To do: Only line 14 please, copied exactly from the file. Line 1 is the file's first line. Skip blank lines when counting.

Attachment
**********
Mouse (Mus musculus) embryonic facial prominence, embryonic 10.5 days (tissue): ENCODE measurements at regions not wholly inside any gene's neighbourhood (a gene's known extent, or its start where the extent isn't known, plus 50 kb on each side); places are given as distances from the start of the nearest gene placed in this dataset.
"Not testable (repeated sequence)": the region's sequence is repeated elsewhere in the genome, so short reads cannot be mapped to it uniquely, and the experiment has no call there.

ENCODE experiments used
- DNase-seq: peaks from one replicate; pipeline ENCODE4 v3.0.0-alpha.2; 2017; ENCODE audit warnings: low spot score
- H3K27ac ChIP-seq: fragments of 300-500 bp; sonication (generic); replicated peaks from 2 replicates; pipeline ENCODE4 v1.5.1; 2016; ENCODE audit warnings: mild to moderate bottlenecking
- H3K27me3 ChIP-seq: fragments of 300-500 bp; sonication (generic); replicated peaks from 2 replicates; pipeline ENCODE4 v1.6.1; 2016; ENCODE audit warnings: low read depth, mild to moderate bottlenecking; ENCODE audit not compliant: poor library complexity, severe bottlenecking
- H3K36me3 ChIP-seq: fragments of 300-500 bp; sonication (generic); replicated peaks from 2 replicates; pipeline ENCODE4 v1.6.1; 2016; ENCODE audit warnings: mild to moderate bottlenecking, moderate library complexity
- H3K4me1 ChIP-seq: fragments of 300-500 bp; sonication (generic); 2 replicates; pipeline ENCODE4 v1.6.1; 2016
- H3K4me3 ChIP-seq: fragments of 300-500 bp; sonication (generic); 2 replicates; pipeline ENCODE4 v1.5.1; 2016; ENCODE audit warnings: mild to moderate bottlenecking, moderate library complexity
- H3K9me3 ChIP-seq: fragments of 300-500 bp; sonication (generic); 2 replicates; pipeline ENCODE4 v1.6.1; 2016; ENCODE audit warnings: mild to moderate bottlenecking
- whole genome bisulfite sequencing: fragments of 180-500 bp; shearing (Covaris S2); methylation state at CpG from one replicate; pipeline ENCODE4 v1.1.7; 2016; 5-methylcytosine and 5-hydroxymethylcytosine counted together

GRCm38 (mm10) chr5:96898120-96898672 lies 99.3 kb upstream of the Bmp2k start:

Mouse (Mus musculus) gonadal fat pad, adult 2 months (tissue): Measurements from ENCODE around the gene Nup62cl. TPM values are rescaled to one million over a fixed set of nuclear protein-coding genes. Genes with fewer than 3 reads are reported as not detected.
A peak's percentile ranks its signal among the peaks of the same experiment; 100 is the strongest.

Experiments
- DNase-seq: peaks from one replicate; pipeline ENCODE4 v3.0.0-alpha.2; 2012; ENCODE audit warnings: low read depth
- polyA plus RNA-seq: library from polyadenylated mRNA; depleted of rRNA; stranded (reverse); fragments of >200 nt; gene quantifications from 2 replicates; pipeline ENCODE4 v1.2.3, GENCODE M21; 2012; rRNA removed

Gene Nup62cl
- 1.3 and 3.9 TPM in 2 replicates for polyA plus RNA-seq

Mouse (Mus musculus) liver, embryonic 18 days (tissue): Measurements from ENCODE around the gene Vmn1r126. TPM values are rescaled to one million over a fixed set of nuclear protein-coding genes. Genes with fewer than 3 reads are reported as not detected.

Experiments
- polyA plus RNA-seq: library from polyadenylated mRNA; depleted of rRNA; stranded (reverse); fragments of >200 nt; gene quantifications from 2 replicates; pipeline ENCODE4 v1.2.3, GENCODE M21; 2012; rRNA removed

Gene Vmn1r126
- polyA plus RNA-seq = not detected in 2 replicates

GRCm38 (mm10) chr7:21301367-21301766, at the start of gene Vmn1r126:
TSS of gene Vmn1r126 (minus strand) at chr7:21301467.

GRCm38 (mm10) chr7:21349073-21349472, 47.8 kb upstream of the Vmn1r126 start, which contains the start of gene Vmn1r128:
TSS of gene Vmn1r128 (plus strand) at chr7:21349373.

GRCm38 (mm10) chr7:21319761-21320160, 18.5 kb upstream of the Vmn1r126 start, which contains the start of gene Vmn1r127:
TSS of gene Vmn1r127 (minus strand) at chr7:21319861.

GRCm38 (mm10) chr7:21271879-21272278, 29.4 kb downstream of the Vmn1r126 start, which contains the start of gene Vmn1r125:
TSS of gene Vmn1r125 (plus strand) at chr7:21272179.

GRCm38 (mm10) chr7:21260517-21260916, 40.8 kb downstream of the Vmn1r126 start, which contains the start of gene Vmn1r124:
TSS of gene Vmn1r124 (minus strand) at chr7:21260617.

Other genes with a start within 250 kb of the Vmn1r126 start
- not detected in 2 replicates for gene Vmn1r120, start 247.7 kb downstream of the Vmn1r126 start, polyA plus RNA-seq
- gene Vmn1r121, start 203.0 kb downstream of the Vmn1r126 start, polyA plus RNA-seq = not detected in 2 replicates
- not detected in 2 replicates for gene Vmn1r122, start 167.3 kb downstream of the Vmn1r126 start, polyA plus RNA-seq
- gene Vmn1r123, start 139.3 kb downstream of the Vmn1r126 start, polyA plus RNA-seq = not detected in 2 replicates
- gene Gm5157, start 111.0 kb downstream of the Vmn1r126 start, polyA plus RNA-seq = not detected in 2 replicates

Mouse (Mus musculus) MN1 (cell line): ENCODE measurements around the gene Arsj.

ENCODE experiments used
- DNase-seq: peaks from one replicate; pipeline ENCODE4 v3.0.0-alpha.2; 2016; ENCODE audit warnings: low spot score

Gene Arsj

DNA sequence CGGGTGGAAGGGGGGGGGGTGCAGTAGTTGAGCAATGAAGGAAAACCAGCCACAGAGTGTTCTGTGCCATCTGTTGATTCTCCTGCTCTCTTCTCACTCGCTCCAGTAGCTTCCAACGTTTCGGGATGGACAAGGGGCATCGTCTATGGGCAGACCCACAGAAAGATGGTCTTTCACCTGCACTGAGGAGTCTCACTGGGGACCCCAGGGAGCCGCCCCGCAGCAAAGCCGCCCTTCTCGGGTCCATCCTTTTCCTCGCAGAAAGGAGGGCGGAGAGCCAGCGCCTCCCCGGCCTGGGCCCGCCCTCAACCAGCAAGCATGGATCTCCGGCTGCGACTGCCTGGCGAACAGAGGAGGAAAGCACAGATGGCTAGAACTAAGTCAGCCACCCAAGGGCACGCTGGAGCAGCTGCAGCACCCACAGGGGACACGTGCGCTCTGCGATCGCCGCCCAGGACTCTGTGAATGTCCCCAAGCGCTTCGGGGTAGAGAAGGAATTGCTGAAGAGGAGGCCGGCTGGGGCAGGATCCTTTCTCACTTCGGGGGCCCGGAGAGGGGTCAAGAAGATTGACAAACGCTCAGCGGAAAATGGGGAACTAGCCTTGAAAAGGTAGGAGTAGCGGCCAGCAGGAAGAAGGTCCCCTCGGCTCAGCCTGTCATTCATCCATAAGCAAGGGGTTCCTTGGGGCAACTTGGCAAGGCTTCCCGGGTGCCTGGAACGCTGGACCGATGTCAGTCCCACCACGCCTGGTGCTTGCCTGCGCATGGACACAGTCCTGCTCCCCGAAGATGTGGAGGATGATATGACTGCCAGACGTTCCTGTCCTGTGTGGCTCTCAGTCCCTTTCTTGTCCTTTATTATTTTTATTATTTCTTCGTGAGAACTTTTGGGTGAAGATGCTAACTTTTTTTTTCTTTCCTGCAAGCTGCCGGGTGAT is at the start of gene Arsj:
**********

A peak's percentile ranks its signal among the peaks of the same experiment; 100 is the strongest.